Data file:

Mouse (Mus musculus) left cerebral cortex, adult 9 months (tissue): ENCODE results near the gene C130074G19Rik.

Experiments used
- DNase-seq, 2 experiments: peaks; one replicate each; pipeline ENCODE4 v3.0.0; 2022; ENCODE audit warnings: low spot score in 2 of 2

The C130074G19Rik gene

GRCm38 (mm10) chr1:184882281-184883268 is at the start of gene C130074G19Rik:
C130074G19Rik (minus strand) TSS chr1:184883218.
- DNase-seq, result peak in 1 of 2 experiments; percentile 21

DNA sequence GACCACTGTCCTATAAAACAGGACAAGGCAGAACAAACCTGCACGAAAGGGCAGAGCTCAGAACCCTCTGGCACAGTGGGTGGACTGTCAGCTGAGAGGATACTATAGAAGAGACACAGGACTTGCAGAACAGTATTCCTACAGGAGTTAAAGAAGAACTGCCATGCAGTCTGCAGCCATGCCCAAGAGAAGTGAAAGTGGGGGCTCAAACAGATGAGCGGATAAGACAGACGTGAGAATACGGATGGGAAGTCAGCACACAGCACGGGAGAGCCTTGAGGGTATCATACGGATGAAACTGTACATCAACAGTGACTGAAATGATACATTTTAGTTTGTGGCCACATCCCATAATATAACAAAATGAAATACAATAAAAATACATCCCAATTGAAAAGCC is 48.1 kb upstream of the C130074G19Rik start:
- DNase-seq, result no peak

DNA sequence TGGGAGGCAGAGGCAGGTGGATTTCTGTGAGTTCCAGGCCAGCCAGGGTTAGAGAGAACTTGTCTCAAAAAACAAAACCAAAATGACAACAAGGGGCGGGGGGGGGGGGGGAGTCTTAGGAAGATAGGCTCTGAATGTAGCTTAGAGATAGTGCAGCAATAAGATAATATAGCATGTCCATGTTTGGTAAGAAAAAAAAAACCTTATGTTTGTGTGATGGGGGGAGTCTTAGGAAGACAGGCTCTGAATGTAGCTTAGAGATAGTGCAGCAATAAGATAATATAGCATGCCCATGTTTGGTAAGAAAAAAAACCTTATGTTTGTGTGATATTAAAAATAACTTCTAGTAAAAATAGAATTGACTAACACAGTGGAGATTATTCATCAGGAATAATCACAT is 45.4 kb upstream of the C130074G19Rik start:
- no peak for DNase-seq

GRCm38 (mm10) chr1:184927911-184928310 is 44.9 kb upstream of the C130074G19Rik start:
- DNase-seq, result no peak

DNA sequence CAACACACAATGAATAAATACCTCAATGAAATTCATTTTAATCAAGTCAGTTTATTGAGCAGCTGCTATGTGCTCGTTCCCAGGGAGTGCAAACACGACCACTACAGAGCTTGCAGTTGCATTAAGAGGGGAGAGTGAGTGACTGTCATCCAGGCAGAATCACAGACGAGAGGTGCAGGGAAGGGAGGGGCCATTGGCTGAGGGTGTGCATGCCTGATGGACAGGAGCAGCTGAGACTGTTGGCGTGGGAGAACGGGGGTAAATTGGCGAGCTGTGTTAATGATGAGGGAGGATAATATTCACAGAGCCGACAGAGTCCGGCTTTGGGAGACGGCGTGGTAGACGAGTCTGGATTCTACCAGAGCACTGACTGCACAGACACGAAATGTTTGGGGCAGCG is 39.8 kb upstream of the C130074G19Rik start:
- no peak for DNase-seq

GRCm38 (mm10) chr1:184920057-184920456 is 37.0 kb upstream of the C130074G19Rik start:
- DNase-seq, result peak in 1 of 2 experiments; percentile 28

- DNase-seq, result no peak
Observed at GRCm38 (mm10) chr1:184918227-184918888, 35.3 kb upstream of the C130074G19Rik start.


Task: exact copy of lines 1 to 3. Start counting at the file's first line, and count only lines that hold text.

Mouse (Mus musculus) left cerebral cortex, adult 9 months (tissue): ENCODE results near the gene C130074G19Rik.

Experiments used
- DNase-seq, 2 experiments: peaks; one replicate each; pipeline ENCODE4 v3.0.0; 2022; ENCODE audit warnings: low spot score in 2 of 2